2. To begin calculating the OASDI tax reallocation DI Table IV.A.2 must be filled out. The Actuary left it to the reader to add other revenues, meaning the taxation of benefits, contributions from the General Fund and net interest, to come up with total revenue. Because there are no interest revenues, insignificant to nothing contributions from the General Fund are combined with the taxation of benefits to come up with Other Revenue. There is no interest after 2015 because the Trust fund will be depleted under current law. Net Interest is conservatively estimated at 3% for DIRT and WILL projections. Total spending is estimated using the Actuary’s intermediate projections for the current law. Administrative and Railroad Benefits are affordable and do not raise any questions. Net increase at year end is total revenues minus total spending. The total net increase is added to previous number, or subtracted if that number happens to be negative. At the end of 2015 the DI Trust Fund is estimated to have a balanced of $28.4 billion, however due to the ongoing deficit, the trust fund will be depleted sometime in 2016 and at the end of the year the balance will be -$1.6 billion, in 2017 it will -$29.2 billion and by 2020 it will reach -$101.3. The OASI Trust Fund could pay the deficit as a reduction in assets at the end of the year and there would be no DI trust fund, only a payroll tax and some taxation of benefits for revenues and benefit payments, administration and Railroad benefits for expenses. This is the easiest solution, it is sloppy accounting, but not criminally so, because no-one’s benefits would be unnecessarily cut, nor trust fund depleted. The right way to transfer revenues from one trust fund to the other is however to adjust the tax rate. SSA has previously always been able to perform the OASDI reallocation math. Now we are ready to begin calculating the optimal OASDI tax rate; 2.4% DI and 10.0% OASI in 20-16, 2.3% DI and 10.1% OASI in 2017 and 2.2% DI and 10.2% OASI in 2018, after which time the rate is expected to stabilize with the retirement of the baby boomers, giving the DI trust a slight advantage that would cause deficits to show first in the OASI trust fund, but the DI trust fund is small and disability rates can change disastrously, wherefore the adequacy of the tax rate must be regularly checked. The 2.4% DI tax rate of 2016 increases the trust fund balance by $5.3 billion over a 2.3% rate and $35.4 billion over the inadequate 1.8% rate.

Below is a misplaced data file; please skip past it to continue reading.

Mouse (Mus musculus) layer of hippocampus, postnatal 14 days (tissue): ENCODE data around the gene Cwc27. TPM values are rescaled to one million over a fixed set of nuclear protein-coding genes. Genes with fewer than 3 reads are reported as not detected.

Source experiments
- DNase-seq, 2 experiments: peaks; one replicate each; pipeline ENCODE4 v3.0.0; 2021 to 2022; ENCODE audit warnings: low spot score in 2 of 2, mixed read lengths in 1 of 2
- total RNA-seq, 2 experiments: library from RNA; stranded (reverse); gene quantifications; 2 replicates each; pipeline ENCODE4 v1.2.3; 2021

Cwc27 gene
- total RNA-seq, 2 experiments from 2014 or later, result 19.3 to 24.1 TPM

DI Trust Fund: Current, Free DIRT and WILL 2015-2022

(billions)

 

Year

Total Rev.

Payroll Tax

Other Rev.

Net Interest

Gross

Cost

Gross Increase

USPS

Fed 2020

Year End Balance

2015

121.2

117.3

1.9

2.0

151.0

-29.8

0

28.4

2016

125.8

123.8

2.0

0

155.8

-30.0

0

-1.6

DIRT 2.4

167.1

165.1

2.0

1.0

155.8

11.3

0

34.8

WILL

216.7

214.7

2.0

1.0

161.0

55.7

21.4

62.7

2017

133.6

131.4

2.2

0

161.2

-27.6

0

-29.2

DIRT

171.3

167.9

2.2

1.2

161.2

10.1

0

44.9

WILL

222.4

218.3

2.2

1.9

167.3

55.1

21.9

88.9

2018

141.9

139.4

2.5

0

167.1

-25.2

0

-54.4

DIRT 2.2

174.4

170.3

2.5

1.5

167.1

7.3

0

52.2

WILL

226.9

221.4

2.5

3.0

173.9

53

22.3

119.6

2019

149.7

147.0

2.7

0

173.6

-23.9

0

-78.3

DIRT

184

179.6

2.7

1.7

173.6

10.4

0

62.6

WILL

240.2